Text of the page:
Alonso, P.L. et al. Duration of protection with RTS,S/AS02A malaria vaccine in prevention of Plasmodium falciparum disease in Mozambican children: single-blind extended follow-up of a randomised controlled trial. Lancet 366, 2012-2018

Eduardo Mondlane University, Lourenço Marques, Maputo City, Mozambique
The Lancet (Impact Factor: 45.22). 01/2006; 366(9502):2012-8. DOI: 10.1016/S0140-6736(05)67669-6
Source: PubMed


RTS,S/AS02A is a pre-erythrocytic stage malaria vaccine that provides partial protection against infection in malaria-naive adult volunteers and hyperimmune adults. A previous report showed that this vaccine reduced risk of clinical malaria, delayed time to new infection, and reduced episodes of severe malaria over 6 months in African children. An important remaining issue is the durability of protection against clinical disease in these children.
We did a randomised, controlled, phase IIb trial of RTS,S/AS02A given at 0, 1, and 2 months in 2022 Mozambican children aged 1-4 years. We previously determined vaccine efficacy (VE) against clinical malaria in a double-blind phase that included study months 2.5-8.5 (VE(2.5-8.5)). We now report VE in a single-blind phase up to month 21 (VE(8.5-21)). The primary endpoint was time to first or only clinical episode of Plasmodium falciparum malaria (axillary temperature 37.5 degrees C and P falciparum asexual parasitaemia >2500 per microL) detected through a passive case detection system. We also determined VE for other case definitions and for episodes of severe malaria. This study is registered with the identifier NCT00197041.
During the single-blind phase, VE(8.5-21) was 28.9% (95% CI 8.4-44.8; p=0.008). At month 21, prevalence of P falciparum infection was 29% lower in the RTS,S/AS02A group than in the control (p=0.017). Considering the entire study period, VE(2.5-21) was 35.3% (95% CI 21.6-46.6; p<0.0001) and VE(2.5-21) for severe malaria was 48.6% (95% CI 12.3-71.0; p=0.02).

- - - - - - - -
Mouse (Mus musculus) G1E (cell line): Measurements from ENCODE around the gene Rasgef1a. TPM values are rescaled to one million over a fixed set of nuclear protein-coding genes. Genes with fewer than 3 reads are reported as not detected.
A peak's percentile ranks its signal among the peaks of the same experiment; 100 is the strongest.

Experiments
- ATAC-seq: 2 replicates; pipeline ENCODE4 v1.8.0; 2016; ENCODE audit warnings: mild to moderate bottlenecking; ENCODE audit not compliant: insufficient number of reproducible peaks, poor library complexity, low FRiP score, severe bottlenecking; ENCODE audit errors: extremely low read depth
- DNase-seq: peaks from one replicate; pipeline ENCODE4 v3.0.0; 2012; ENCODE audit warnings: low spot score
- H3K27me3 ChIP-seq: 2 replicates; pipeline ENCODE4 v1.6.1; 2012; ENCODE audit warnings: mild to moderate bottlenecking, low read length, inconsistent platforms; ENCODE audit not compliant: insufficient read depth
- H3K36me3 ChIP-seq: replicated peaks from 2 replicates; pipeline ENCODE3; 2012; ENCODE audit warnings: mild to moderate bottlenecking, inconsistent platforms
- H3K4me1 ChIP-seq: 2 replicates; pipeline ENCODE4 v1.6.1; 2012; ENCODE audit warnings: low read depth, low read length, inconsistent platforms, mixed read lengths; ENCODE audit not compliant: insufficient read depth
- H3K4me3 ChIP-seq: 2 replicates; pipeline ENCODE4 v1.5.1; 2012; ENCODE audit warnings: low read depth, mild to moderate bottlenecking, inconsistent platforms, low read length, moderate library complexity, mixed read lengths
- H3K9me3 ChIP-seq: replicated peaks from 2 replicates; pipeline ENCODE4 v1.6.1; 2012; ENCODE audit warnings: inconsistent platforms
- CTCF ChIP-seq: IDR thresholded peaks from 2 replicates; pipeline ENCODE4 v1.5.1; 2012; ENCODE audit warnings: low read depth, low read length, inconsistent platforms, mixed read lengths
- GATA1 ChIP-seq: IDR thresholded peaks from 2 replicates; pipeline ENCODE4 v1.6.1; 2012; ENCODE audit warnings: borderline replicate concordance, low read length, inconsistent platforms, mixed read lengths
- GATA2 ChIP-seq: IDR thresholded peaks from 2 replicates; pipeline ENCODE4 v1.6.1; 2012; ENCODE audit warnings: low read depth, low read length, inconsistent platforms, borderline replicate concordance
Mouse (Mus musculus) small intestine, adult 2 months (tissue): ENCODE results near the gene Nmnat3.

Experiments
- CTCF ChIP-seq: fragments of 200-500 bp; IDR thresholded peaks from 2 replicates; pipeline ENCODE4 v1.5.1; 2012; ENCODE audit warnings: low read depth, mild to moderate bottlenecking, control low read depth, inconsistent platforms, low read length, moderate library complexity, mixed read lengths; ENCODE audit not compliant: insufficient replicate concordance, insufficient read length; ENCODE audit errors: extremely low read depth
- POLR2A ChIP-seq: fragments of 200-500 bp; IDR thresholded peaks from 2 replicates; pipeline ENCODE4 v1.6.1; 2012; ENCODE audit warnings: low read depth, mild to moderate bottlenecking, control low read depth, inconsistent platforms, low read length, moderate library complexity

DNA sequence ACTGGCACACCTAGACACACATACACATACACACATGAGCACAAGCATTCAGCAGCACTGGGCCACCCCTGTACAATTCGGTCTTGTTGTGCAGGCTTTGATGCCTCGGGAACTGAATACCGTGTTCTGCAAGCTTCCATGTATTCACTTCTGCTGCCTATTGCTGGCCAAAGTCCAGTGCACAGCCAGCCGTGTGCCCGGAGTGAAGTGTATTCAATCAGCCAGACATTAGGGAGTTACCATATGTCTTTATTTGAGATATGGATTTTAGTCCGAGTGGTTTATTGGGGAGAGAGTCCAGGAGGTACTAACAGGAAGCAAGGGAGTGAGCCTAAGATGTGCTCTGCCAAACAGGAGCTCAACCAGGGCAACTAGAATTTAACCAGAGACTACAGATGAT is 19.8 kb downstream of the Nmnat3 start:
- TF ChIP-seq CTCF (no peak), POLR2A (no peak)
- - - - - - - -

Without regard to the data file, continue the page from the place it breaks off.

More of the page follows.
These results show that RTS,S/AS02A confers partial protection in African children aged 1-4 years living in rural endemic areas against a range of clinical disease caused by P falciparum for at least 18 months, and confirm the potential of malaria vaccines to become credible control tools for public-health use.

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    • "The most clinically advanced malaria vaccine candidate, RTS,S, targets the circumsporozoite protein (CSP) on the surface of sporozoites—the parasite stage transmitted from mosquitos to humans (Regules et al., 2011). RTS,S induces relatively short-lived CSP-specific antibody responses (Alonso et al., 2005; Riley and Stewart, 2013) and confers only partial, shortterm protection from malaria in children (Rts, 2014). In light of our findings here, it is noteworthy that RTS,S induces Th1- skewed CS-specific CD4 + T cells in children residing in malaria-endemic areas (White et al., 2013). "
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    • "Whilst the holy grail for malaria eradication is the development of a cheap, effective vaccine, currently none exists and the most promising candidate to date has, at best, only a moderate impact on the incidence of malaria [123]. Despite this, significant progress against morbidity and mortality is possible with the tools we already have. "
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    • "Although some of them showed potent protection at pre-clinical trials (Schwartz et al., 2012), none to date conferred complete protection against both clinical and severe malaria. The only vaccine to reach stage 3b, RTS,S/AS01E, showed approximately 50% efficacy for 18 months (Alonso et al., 2005) but immunity was significantly diminished within 4 years (Olotu et al., 2013). Notably, protection declined over time and with increasing malaria exposure. "
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    ABSTRACT: Malaria is a significant global burden but after >30 years of effort there is no vaccine on the market. While the complex life cycle of the parasite presents several challenges, many years of research have also identified several mechanisms of immune evasion by Plasmodium spp. Recent research on malaria, has investigated the programmed cell death-1 (PD-1) pathway which mediates exhaustion of T cells, characterized by poor effector functions and recall responses and in some cases loss of the cells by apoptosis. Such studies have shown exhaustion of CD4(+) T cells and an unappreciated role for CD8(+) T cells in promoting sterile immunity against blood stage malaria. This is because PD-1 mediates up to a 95% reduction in numbers and functional capacity of parasite-specific CD8(+) T cells, thus masking their role in protection. The role of T cell exhaustion during malaria provides an explanation for the absence of sterile immunity following the clearance of acute disease which will be relevant to future malaria-vaccine design and suggests the need for novel therapeutic solutions. This review will thus examine the role of PD-1-mediated T cell exhaustion in preventing lasting immunity against malaria.
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